Binge-watching used to be shameful, but nowadays it is something to boast about. And there is indeed something joyful about taking a whole day or weekend to dunk your mind fully into a hot pop culture phenomenon. The fact that these days more and more series are released a season at a time, with all episodes instantly available, feeds into this. (Making A Murderer is all the rage as I type this.) There are spoilers to get ahead of, there is a cultural conversation to take part in and there is a do-able amount of episodes with a clear end-point.
While I am easily behind the curve on Daredevil (2015), I did mostly binge-watch it, albeit with a big break in the middle. It was a big hype when it first dropped, a more dark, noire and adult-oriented take on superheroes than the usual Marvel fare. Daredevil was never one of the characters I cared about as a kid and the Daredevil movie – from 2003, with Ben Affleck – failed to make me and most other viewers a fan. And despite it clearly being better than the movie, the series still didn’t really hook me.
I like Charlie Cox as Matt Murdock, aka Daredevil. He’s convincing enough as a blind lawyer with super-hearing and martial arts training, who decides to dole out justice to criminals in his spare time. I wasn’t really enthused by his allies Karen and Foggy (played by Deborah Ann Woll from True Blood and Elden Henson from The Hunger Games respectively). I don’t think it is a failing of the actors. Foggy is clearly supposed to be the comic relief and moral center in this murky universe, but he comes across like a cornball. Karen gets stuck being stressed and sad for most of her scenes, making her feel limited as a character. The problem is that the series is bad at lightening its overall dour tone. The scenes where Matt, Karen and Foggy hang out at their fledgling law firm, bond and have some laughs, fall flat. They feel forced and awkward.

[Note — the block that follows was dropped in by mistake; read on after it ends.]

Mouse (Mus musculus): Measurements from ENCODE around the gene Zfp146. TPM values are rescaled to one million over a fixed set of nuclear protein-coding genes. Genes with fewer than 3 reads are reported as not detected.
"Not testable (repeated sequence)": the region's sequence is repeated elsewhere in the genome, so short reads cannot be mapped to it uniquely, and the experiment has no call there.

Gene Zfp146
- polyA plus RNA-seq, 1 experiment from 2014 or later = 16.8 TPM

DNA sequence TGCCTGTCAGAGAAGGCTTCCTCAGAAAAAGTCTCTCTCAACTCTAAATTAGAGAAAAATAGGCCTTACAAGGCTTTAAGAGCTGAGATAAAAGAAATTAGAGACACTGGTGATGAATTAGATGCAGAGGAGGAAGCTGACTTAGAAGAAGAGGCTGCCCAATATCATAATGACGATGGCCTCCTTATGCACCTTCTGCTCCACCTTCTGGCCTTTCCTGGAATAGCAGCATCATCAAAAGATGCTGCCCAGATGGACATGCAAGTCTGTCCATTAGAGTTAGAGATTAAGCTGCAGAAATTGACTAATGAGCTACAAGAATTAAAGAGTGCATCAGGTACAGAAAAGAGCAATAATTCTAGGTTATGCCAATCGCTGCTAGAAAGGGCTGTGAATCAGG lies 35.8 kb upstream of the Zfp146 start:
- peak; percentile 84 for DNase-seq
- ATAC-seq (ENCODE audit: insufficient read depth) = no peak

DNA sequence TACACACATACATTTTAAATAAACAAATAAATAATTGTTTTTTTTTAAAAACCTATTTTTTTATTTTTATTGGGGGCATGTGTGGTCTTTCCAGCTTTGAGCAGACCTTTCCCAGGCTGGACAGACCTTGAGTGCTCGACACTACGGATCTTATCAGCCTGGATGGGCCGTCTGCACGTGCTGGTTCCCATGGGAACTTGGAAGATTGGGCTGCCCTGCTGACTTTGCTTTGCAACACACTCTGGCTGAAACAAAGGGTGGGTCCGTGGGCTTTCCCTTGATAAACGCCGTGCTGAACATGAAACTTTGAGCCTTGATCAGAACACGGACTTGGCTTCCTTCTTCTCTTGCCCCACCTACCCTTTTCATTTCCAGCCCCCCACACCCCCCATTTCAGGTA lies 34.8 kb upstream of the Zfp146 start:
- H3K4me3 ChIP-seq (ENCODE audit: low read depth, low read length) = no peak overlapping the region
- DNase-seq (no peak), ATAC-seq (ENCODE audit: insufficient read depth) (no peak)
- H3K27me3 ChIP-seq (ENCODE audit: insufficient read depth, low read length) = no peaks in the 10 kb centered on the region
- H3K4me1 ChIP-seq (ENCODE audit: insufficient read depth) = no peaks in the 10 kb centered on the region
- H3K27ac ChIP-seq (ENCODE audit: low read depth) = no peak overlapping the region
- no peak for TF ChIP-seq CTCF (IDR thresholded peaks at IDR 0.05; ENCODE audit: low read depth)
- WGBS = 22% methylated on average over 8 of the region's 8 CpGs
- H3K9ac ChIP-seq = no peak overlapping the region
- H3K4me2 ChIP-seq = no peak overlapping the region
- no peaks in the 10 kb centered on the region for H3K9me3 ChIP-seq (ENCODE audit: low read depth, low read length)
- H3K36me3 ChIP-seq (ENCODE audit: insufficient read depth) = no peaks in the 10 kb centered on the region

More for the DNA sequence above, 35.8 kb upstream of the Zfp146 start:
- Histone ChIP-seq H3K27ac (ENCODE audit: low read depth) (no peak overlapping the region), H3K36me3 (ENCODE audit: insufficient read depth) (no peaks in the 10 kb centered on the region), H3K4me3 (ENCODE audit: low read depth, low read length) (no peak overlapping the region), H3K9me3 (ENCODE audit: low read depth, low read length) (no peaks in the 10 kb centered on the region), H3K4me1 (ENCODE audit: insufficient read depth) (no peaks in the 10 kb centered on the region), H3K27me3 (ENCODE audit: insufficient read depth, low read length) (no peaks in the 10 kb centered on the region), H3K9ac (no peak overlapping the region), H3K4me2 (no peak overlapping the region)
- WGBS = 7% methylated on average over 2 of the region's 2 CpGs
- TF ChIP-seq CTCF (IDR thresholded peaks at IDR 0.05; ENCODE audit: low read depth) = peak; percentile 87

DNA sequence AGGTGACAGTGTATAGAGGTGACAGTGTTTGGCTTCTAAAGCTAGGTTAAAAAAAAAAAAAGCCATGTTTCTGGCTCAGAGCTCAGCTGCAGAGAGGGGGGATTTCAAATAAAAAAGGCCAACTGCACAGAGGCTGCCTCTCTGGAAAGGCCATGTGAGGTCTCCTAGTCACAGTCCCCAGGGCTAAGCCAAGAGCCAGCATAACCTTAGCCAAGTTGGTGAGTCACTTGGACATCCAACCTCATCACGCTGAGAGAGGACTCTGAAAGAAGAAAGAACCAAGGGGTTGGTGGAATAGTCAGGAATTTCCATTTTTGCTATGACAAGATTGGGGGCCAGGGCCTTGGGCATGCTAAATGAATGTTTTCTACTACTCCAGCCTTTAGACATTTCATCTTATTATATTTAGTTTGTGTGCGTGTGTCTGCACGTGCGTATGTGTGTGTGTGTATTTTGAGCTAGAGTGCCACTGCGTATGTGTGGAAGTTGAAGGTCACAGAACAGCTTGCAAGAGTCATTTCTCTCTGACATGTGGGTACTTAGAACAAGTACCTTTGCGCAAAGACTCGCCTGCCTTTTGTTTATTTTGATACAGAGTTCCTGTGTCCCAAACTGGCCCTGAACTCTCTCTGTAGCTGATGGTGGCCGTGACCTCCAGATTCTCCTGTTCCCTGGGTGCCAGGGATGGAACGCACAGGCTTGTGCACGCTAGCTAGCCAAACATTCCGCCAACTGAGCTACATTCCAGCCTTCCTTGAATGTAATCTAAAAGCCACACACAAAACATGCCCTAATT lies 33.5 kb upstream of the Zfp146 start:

The main villain is The Kingpin from the comics, aka Wilson Fisk (Vincent D’Onofrio). He is a big, quiet man with a vicious temper bubbling just beneath the surface. His backstory is shown and in keeping with the series’ morally grey approach, his point of view is explained. He doesn’t think he is a bad guy – he imagines that he has noble intent. He is just willing to kill innocent people to get what he wants, the goal justifying the means. His true colours are never in doubt though – something like seeing him decapitate someone with a car door will keep it clear that he is indeed a thoroughly Bad Guy.
The first season builds to a showdown between Fisk and Daredevil and the confrontation doesn’t disappoint. In general, the fights are the highlights of the series. The second episode in particular has a seriously impressive and complex sequence that seems to have been shot in one take. But the series is less good at creating investment in these fights. They deliver more visual excitement than emotional pay-off. That the finale does have an impact is because of the extensive amount of time that the series has spent setting it up.
You get the feeling that some streamlining would have improved the season overall, creating more tension and urgency. It would likely have been more powerful at a compact ten episodes, rather than the thirteen it has. Because it’s a sure bet that Fisk and Daredevil won’t truly face off until the last episode, you sense that the writers are dragging their feet. It doesn’t help that big plot twists are rare and you generally can predict where storylines are heading. One scene with Karen stands out though, and really threw me for a loop – though a major unlikelihood is involved, one that is even pointed out within the scene. You’ll know the scene when you see it.
Because see it you should. Daredevil doesn’t quite live up to the hype and has pacing issues, but it is still an interesting take on the superhero genre. It does need to fine-tune its tone and blend the humor and darkness better. Seeing people beat the crap out of each other can be mightily entertaining, but you do have to care about the outcome.